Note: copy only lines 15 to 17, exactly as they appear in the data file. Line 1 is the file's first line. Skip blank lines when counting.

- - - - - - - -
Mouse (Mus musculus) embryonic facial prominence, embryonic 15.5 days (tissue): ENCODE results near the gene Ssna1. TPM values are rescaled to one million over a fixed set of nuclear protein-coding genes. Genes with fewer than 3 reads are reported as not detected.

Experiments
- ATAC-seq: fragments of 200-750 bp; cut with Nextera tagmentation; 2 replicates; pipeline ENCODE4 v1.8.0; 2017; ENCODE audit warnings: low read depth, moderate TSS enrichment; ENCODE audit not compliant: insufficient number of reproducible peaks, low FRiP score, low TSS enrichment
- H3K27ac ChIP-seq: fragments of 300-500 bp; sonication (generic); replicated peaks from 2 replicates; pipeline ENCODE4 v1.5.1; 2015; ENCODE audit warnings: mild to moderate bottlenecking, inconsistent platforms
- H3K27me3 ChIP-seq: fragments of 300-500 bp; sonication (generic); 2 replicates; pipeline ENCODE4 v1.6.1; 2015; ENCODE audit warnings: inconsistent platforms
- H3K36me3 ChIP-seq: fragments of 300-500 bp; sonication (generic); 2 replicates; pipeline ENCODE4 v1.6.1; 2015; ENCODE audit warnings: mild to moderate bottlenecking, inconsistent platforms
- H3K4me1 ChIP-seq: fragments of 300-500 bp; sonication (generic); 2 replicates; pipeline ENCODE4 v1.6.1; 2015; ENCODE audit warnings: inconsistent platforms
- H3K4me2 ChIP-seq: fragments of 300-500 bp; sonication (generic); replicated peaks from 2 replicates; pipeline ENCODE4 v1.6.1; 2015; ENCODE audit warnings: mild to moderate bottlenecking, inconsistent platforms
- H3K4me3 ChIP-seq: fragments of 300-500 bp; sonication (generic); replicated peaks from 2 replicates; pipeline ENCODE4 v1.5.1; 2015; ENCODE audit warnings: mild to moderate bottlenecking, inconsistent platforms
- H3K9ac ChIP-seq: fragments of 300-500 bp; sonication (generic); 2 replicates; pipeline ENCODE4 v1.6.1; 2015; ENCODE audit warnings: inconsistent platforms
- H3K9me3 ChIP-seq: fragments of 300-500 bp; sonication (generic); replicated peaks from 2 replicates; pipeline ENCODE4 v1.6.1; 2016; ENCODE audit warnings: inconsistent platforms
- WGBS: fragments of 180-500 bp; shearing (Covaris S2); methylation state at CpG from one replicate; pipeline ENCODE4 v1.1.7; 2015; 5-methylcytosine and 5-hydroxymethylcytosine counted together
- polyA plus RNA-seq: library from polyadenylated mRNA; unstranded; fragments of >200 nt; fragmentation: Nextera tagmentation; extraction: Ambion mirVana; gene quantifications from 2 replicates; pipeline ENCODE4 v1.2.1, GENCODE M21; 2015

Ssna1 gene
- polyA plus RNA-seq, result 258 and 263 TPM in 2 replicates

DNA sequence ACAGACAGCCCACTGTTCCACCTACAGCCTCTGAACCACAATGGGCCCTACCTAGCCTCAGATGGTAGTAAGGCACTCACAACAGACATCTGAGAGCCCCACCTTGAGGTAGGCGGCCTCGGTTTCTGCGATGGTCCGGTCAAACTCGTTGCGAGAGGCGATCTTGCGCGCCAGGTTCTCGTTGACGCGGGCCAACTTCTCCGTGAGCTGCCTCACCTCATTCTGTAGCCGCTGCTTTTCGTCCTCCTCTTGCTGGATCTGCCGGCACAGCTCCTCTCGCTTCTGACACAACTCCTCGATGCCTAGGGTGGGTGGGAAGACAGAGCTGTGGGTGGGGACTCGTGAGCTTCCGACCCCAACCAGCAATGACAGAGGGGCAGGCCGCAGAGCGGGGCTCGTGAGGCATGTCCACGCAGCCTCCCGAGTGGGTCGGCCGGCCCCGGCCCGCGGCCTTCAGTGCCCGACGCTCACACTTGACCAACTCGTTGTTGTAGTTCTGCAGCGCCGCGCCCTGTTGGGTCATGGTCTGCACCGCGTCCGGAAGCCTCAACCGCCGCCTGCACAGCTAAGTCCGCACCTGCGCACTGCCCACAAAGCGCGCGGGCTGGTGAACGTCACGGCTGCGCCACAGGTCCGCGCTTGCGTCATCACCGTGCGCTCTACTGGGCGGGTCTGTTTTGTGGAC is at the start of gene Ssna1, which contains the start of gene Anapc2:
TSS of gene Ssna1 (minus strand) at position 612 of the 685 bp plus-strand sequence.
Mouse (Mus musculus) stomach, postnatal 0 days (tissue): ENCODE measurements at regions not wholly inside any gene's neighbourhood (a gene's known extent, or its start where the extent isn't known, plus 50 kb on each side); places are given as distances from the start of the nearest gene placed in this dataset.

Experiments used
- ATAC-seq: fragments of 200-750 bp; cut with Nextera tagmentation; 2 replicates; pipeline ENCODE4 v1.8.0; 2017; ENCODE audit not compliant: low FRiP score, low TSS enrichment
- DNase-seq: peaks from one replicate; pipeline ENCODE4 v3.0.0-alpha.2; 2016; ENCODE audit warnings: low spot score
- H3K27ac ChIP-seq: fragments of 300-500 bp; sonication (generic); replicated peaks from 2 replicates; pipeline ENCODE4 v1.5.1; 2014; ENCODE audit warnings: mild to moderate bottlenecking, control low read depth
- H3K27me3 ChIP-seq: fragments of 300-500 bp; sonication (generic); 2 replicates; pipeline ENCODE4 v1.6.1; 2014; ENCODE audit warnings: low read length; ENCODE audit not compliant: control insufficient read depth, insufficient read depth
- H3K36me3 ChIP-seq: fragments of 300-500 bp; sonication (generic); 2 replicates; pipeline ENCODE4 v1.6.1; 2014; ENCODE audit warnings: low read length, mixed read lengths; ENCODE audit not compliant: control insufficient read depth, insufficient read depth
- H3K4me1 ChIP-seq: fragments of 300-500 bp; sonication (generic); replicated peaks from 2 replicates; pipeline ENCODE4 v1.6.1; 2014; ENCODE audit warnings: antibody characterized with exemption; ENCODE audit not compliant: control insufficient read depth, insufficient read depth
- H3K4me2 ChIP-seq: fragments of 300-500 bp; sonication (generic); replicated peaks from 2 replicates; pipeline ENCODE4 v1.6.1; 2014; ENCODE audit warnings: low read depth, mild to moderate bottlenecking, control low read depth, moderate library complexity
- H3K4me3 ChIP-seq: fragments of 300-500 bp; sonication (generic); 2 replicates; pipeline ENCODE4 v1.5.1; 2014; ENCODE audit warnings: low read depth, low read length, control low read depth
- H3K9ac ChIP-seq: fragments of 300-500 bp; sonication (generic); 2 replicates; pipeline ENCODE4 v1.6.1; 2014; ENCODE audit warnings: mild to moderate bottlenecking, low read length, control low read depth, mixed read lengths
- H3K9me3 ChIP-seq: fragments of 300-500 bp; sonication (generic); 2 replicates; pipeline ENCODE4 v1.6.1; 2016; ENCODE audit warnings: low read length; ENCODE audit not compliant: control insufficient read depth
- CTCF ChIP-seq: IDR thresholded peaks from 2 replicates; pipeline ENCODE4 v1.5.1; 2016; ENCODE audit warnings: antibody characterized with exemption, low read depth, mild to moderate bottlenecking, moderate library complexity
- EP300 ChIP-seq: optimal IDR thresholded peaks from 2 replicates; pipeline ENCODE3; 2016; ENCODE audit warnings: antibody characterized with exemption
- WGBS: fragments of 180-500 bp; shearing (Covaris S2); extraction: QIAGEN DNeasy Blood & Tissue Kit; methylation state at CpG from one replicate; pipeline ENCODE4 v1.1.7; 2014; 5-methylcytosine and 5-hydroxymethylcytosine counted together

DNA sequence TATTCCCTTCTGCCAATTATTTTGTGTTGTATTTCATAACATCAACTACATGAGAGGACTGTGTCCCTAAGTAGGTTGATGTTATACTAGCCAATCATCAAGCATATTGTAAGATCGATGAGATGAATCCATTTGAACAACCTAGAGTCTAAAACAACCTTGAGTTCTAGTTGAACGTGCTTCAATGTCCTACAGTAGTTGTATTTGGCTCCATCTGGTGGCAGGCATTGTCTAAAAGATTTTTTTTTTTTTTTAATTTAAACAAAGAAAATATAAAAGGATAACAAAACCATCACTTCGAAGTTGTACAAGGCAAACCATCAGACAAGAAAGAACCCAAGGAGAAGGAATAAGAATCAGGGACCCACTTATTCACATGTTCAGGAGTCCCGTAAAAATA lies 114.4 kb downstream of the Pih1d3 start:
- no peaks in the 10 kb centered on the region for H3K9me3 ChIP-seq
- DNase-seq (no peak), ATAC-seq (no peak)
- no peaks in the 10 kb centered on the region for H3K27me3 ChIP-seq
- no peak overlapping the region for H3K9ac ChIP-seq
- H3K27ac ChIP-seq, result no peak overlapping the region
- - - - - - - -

- polyA plus RNA-seq, result 258 and 263 TPM in 2 replicates

DNA sequence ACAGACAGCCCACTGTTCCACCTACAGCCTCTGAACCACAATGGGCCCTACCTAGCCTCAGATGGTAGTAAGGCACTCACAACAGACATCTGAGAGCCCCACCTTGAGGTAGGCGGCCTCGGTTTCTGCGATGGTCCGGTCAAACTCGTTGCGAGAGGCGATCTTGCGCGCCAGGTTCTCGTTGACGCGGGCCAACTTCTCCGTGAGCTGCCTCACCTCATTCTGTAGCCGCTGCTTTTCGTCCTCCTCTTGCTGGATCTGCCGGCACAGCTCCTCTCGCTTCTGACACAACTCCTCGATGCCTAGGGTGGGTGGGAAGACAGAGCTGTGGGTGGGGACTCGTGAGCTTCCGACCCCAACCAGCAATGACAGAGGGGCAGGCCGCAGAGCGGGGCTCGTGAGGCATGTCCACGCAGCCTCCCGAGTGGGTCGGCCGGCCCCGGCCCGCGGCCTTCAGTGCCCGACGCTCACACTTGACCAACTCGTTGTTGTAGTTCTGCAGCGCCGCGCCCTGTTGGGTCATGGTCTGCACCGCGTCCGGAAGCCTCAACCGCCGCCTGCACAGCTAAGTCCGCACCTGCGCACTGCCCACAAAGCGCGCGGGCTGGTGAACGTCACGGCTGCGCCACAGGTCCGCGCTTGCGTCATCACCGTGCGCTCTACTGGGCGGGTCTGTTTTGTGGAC is at the start of gene Ssna1, which contains the start of gene Anapc2:
TSS of gene Ssna1 (minus strand) at position 612 of the 685 bp plus-strand sequence.